Playing the odds: the psychology of the risk-taker

3 minutes



Movie-lovers have always been fascinated by films on casinos and all manner of gambling – so much so that they offer a solid staple for Hollywood and major film producers around the world looking for box office hits and huge earnings.

From Ocean’s 11 to Casino Royale, Maverick to The Gambler, 21 to A Fistful of Dollars, gambling and casinos have become a major feature of the film industry. Some of the games on top bingo sites are a spin-off of these box office movies. Directors and top stars have managed to translate the excitement and tension that pervades the gambling arcade to the silver screen, and viewers have enjoyed all the suspense and drama.

Given the buzz and interest that often trail gambling films, and by extension crime movies, it’s clear that this genre is a tantalising show for millions of people around the world. To extend the list a little further, let’s include other crime series such as Netflix’s Making a Murderer and HBO’s The Jinx; as well as the fixation we all have with the 100% crime-devoted Investigation Discovery.

These shows always involve a specific crime: heist, murder, large-scale fraud, infidelity, terrorism and the rest. They often bother on the most daring, exotic, and bizarre actions with massive consequences and rippling effects. The gambling and casino movies are not just about playing and winning fair and square. The excitement is pumped up with elements of crime and intrigues. But we love them still. A mirror of our fixation with tragic news stories? Is it then safe to conclude that we are all thrilled with crimes? Or with death, murder, infidelity and unfaithfulness of partners, large scale thefts and scams? Or why are gambling and generally crime movies so popular and a hit in box office, often raking in millions in returns?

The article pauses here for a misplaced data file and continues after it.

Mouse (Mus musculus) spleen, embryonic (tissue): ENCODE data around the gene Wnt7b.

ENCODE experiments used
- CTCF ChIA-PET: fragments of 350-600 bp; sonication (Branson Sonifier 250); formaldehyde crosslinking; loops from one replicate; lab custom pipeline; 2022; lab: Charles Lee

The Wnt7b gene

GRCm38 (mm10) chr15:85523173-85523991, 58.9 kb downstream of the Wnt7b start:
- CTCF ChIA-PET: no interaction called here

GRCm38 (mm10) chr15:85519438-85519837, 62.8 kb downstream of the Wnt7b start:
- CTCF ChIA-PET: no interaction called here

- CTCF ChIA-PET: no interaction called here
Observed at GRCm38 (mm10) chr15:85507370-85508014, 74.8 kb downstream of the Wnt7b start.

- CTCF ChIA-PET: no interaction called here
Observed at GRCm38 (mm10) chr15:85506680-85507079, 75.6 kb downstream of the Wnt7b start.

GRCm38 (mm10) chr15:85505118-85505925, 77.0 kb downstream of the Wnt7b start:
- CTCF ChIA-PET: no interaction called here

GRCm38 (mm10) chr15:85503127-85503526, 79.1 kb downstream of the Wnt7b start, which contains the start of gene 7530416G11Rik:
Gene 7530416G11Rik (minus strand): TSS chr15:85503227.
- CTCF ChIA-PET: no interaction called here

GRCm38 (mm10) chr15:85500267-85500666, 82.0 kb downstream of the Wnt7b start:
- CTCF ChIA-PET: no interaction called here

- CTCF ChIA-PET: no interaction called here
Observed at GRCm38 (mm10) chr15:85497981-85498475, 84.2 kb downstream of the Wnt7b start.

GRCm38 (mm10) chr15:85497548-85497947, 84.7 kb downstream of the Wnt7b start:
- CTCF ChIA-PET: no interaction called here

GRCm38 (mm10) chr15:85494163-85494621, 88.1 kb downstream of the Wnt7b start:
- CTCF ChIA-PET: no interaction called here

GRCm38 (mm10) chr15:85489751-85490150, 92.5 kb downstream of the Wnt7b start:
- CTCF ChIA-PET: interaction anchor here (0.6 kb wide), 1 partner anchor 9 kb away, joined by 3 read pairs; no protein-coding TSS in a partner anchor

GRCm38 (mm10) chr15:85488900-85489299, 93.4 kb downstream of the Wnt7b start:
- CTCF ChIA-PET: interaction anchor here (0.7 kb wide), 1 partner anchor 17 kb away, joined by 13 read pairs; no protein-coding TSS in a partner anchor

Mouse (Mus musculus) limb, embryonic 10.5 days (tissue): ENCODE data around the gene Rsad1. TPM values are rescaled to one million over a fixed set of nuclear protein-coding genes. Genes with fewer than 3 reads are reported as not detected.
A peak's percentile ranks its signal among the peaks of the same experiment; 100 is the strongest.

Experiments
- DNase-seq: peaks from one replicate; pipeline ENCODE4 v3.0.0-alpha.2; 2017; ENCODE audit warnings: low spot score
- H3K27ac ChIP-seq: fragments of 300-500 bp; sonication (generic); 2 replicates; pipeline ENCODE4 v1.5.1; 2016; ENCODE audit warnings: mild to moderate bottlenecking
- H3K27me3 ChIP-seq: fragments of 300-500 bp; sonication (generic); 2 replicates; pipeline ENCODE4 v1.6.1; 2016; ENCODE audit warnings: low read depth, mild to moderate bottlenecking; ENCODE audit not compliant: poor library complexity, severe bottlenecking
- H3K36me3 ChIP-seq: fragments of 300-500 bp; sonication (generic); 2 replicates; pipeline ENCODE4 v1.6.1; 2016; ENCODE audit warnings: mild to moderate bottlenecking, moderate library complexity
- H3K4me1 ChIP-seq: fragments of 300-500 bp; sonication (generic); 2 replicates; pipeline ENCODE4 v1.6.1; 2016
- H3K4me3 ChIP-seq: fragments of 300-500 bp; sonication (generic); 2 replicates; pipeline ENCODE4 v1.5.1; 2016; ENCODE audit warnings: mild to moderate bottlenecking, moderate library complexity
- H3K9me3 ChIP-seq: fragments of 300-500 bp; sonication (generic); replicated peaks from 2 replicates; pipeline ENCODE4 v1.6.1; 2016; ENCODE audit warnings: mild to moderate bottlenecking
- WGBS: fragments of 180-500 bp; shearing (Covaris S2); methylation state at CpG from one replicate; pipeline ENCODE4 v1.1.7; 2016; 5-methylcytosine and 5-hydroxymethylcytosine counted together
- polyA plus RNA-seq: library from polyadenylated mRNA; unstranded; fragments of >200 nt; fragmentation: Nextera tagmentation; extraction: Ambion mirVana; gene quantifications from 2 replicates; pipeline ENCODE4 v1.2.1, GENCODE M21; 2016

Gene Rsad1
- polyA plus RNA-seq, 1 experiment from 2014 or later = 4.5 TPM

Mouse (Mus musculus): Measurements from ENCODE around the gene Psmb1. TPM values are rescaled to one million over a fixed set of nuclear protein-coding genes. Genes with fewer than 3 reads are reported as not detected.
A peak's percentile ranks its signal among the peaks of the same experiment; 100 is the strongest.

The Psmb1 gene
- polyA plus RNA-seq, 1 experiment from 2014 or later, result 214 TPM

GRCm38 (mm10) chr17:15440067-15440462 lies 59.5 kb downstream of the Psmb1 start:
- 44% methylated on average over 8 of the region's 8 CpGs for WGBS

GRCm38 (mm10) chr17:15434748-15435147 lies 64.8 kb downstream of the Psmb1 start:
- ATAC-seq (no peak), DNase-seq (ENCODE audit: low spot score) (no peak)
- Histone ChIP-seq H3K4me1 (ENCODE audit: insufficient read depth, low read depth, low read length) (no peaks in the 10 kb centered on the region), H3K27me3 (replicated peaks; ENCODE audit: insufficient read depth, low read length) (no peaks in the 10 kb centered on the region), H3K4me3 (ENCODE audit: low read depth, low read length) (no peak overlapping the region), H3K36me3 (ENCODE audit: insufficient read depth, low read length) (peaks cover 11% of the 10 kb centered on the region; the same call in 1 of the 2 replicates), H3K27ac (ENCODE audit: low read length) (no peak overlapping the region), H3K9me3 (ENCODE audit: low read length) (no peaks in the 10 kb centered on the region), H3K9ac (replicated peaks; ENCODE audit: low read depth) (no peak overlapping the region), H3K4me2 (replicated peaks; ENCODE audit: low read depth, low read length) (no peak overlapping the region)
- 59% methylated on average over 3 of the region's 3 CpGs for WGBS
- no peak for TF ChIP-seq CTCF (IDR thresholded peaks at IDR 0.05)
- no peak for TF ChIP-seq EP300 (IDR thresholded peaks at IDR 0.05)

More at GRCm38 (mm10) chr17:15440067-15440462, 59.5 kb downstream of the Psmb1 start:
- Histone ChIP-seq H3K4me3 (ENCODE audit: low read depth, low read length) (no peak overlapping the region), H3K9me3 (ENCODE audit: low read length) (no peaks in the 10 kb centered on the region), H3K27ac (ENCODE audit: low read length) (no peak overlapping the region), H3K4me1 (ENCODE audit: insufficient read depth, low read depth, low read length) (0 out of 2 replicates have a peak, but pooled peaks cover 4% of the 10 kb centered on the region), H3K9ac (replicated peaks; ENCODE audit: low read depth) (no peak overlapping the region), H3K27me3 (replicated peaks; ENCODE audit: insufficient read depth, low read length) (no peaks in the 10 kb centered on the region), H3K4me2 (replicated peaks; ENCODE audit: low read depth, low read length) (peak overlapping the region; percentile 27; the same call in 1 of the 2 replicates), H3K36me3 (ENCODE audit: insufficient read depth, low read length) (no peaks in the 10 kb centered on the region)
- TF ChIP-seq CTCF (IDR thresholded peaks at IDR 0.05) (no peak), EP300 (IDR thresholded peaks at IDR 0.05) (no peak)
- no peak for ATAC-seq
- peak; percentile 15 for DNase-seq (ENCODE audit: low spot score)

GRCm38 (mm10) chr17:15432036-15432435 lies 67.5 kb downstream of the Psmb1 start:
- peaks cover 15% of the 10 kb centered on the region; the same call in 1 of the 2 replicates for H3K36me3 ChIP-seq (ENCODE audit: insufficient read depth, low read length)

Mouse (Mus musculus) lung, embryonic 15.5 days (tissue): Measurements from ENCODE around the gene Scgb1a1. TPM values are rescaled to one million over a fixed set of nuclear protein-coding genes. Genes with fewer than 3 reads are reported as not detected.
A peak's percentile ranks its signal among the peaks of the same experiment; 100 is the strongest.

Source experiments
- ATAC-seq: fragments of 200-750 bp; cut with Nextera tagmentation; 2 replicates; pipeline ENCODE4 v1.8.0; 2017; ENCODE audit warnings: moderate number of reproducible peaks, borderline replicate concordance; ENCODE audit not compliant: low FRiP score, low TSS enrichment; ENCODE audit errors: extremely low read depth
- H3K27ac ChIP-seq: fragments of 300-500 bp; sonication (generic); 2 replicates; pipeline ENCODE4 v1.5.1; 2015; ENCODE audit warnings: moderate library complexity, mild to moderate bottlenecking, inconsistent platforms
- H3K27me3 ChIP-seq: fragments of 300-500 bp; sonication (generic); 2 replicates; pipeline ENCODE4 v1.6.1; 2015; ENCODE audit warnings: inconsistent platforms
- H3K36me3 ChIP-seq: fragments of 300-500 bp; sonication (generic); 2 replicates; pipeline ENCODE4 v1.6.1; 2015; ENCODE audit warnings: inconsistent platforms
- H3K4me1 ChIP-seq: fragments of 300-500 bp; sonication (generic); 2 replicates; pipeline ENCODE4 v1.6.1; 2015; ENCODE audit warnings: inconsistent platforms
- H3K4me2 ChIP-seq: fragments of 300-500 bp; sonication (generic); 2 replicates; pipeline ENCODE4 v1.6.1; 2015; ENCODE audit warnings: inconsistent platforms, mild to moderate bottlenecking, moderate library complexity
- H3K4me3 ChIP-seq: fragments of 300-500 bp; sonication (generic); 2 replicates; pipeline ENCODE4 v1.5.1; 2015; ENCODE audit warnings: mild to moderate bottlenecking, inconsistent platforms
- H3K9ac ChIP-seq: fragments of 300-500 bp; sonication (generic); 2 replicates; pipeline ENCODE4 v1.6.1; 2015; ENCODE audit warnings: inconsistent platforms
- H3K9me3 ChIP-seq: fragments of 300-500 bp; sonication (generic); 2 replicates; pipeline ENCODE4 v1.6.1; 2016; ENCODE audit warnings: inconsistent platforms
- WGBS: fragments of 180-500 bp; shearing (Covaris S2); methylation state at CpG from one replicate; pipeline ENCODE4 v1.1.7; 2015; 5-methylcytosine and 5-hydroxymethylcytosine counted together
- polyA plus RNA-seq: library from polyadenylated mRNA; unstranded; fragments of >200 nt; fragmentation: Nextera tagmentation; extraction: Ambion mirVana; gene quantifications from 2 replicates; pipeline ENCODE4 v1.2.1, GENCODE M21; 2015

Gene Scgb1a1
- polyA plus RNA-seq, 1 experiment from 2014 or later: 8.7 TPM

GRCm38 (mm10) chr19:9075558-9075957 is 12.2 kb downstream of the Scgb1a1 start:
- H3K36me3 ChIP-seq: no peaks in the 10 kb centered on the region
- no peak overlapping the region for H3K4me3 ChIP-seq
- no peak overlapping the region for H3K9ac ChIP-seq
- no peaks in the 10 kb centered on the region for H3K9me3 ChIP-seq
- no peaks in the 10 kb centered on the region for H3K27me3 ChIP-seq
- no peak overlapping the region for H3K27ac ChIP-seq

Studies by criminologists and data and analyses from movies crimes and theatre show vis-à-vis audience sizes have proven that humans have a certain allure for gambling and crime cinema. Research shows that the fascination we have with these action-intensive movies is both complex and multifaceted. Gamblers, serial murders, terrorists, thieves and robbers on the silver screen hold a certain, obsessive interest for us and their actions give us the goose bumps much like the scene of a motor accident, a natural disaster or a train wreck. This fascination reflects our more general fixation with news and reports on crime, violence and tragedy. In other words, the actions of a thief, fraudster, serial killer, or a terrorist might be reprehensible to us in real life; but we simply love the spectacle and suspense that follow and dominate the film.

We also get volts of adrenaline coursing through our veins as reward for being ‘witnesses’ to the crimes. They are stimulating and could even have an addictive effect on our brains. It gives us a euphoric effect on our emotions, like the thrill a child feels when he or she goes on a roller coaster and won’t stop until he or she becomes physically ill. We also feel a bit of this thrill when playing the latest casino games online – although much under a controlled and safe mood and ambiance. What attracts us to gambling and crime movies? To give a direct answer: adrenaline.

Gambling trigger this in us. But the thrill is higher because we can view these crimes whilst safely tucked away behind the screens. So, we can view and witness these horrible actions first-hand and experience the horror and fear in a controlled environment. But there’s something else. Crime movies also fill us with a guilty pleasure. Here’s how: adults who love the thrill, suspense and intrigues of crime movies feel an unexpressed shame when enjoying the tragedy inflicted on people in the films. Yet we love these movies. They provide us with a rush of guilty pleasure as we live out the drama vicariously through the screen.

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